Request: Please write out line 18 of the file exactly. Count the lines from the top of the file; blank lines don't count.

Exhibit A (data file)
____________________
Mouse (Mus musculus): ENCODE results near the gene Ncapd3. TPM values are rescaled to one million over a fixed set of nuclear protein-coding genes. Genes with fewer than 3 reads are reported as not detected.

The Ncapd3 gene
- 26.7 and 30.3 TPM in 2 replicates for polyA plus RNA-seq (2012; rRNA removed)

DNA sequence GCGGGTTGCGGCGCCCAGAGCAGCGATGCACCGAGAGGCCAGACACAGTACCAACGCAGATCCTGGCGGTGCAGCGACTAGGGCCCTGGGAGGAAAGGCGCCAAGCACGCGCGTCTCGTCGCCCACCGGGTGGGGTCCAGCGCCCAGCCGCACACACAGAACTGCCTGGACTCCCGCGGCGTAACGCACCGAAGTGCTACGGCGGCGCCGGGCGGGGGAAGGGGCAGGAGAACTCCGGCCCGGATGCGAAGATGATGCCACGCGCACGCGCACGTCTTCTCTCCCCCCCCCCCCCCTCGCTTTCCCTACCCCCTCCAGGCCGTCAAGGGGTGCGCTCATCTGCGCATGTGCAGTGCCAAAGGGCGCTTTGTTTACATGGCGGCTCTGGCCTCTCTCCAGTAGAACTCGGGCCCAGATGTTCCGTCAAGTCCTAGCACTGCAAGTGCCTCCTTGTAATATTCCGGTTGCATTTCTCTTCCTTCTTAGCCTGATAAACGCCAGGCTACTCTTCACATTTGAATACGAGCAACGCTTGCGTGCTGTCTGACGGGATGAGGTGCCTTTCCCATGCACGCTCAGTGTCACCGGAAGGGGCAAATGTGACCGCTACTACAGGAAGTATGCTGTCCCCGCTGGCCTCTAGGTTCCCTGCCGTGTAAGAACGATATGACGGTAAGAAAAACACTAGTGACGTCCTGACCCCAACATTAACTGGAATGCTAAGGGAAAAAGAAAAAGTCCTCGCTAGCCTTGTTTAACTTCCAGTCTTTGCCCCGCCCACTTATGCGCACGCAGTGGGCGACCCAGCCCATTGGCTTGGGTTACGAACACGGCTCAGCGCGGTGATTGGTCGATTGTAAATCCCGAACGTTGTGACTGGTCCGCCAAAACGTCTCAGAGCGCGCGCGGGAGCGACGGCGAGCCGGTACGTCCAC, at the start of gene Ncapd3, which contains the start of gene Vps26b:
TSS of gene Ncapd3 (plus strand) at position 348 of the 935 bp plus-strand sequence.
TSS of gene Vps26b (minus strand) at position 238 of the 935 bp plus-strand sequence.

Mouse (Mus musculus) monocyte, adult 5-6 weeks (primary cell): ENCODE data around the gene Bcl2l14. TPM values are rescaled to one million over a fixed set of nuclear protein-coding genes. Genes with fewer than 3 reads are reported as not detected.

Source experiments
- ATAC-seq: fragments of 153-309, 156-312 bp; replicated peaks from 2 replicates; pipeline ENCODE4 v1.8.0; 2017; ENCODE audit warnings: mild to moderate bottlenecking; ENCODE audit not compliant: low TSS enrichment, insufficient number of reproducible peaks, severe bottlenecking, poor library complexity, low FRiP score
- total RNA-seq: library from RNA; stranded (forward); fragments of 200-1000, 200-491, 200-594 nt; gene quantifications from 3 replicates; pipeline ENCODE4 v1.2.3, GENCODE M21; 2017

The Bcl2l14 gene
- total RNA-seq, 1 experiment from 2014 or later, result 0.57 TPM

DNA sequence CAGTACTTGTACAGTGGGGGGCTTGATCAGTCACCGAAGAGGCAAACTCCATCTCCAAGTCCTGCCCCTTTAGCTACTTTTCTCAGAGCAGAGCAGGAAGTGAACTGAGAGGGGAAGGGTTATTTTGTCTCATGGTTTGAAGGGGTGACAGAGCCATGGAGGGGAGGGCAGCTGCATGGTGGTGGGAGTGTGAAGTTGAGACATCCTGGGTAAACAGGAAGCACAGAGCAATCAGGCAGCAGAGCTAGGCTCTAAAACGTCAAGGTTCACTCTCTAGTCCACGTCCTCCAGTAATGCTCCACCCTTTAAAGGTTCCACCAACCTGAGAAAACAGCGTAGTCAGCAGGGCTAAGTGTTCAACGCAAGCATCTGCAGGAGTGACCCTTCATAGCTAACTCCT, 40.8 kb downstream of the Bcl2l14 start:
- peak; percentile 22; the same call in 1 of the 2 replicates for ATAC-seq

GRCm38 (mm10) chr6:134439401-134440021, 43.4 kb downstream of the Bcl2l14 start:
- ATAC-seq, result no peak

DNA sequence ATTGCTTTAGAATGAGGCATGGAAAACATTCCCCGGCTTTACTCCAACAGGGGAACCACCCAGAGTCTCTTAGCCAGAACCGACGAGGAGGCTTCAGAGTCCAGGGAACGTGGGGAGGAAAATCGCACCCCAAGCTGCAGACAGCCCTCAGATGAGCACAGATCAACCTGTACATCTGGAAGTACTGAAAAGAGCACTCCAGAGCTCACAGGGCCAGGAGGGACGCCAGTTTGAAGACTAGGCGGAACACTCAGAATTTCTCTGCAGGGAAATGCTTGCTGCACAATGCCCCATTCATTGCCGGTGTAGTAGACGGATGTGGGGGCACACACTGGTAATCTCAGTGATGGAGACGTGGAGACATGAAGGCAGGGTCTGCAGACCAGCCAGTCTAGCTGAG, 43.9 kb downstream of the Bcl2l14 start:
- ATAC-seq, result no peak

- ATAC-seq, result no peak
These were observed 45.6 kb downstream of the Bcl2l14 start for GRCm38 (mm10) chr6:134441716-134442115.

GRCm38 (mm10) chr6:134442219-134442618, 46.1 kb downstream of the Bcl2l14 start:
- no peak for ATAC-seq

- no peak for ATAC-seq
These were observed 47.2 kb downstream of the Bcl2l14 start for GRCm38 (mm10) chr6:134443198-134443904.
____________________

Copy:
- ATAC-seq, result no peak